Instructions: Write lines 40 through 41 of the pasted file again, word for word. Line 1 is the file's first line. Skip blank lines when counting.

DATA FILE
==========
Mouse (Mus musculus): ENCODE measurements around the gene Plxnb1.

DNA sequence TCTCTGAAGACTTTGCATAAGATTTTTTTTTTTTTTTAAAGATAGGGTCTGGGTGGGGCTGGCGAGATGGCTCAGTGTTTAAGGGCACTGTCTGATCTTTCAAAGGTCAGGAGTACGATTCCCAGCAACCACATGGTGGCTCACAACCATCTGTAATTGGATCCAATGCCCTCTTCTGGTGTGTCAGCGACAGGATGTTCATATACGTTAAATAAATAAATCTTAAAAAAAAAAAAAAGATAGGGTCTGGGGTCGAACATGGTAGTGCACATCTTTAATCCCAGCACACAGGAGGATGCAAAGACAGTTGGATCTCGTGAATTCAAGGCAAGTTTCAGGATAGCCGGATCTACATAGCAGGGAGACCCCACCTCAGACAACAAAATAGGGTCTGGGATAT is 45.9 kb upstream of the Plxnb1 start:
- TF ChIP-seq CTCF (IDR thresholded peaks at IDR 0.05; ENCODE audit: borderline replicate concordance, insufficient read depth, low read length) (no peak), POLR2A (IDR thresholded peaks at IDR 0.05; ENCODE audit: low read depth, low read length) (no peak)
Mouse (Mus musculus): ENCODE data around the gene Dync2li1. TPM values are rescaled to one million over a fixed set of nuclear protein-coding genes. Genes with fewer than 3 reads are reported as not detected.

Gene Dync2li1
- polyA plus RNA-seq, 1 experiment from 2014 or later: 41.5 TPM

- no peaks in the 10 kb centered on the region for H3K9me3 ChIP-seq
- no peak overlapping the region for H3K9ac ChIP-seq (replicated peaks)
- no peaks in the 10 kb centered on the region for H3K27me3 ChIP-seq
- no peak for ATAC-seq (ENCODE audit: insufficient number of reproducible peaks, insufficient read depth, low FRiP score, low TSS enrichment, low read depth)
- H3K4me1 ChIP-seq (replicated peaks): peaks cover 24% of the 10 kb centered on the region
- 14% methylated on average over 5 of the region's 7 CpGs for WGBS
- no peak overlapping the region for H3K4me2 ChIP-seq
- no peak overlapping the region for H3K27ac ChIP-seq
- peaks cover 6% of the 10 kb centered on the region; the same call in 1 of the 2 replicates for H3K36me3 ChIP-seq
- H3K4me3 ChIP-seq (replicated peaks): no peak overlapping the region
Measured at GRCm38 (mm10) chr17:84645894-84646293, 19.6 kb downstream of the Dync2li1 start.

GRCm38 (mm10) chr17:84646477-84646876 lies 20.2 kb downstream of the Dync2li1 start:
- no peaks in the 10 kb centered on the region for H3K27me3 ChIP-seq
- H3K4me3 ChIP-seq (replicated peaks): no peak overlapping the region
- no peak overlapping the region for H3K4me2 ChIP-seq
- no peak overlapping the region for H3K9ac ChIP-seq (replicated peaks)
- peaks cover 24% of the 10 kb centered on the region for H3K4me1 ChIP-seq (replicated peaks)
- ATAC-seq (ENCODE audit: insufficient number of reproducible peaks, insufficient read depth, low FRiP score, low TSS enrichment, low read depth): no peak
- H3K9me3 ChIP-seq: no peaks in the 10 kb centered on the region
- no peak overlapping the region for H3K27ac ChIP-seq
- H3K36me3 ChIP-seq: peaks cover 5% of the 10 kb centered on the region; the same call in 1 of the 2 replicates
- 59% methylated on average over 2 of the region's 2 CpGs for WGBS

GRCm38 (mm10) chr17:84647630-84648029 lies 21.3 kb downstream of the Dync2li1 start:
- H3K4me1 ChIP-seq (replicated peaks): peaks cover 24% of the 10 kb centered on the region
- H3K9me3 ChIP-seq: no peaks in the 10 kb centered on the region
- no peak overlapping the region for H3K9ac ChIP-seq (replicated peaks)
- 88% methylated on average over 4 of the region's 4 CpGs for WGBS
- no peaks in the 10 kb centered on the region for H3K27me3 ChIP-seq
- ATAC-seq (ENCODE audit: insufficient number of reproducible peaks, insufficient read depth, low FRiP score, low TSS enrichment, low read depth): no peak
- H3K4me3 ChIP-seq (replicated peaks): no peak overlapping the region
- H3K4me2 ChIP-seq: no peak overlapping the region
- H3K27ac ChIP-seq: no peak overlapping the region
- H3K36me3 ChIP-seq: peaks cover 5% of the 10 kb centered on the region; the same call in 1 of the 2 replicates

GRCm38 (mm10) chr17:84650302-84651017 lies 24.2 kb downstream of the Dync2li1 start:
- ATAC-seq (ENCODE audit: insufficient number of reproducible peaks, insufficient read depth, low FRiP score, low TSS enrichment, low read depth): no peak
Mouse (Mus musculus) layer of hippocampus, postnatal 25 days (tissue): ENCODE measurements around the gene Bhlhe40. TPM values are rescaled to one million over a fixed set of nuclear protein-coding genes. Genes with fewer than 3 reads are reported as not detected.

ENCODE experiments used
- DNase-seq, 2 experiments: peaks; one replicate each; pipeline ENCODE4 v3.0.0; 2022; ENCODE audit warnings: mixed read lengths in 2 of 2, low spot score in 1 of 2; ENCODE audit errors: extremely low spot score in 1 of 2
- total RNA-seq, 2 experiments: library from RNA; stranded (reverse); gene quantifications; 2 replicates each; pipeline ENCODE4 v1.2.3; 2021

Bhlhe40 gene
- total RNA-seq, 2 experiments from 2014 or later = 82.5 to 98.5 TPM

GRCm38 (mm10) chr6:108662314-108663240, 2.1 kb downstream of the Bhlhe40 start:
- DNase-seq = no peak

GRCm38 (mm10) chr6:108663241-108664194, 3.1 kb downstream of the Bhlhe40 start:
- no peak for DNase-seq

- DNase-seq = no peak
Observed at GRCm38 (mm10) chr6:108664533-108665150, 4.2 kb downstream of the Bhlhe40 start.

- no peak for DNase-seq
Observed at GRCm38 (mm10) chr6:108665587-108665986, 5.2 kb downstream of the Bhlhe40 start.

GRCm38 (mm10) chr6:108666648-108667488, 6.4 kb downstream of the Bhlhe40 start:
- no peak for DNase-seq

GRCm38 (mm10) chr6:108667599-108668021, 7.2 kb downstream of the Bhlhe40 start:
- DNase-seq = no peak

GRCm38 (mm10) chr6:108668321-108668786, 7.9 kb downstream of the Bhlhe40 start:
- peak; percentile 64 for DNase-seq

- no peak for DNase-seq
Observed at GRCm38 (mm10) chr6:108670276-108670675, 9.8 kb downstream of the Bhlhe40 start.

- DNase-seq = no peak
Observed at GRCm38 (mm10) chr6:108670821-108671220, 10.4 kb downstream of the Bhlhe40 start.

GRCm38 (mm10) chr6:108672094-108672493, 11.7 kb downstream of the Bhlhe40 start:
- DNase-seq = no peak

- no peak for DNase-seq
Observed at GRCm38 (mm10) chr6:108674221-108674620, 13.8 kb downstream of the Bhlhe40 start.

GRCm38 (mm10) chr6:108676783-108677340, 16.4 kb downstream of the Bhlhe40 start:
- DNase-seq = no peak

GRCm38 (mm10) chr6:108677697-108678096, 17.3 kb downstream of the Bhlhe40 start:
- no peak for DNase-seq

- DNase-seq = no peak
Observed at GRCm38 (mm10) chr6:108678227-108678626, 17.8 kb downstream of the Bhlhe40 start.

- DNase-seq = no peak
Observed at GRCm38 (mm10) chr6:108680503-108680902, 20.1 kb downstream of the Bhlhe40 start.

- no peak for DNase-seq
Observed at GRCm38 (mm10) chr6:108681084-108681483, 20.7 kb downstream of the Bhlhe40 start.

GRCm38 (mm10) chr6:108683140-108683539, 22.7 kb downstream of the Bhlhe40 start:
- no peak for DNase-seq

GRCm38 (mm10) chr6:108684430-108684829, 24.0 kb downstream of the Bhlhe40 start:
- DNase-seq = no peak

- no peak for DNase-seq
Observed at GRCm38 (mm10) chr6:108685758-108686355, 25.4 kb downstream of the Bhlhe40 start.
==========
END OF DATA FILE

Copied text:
GRCm38 (mm10) chr17:84650302-84651017 lies 24.2 kb downstream of the Dync2li1 start:
- ATAC-seq (ENCODE audit: insufficient number of reproducible peaks, insufficient read depth, low FRiP score, low TSS enrichment, low read depth): no peak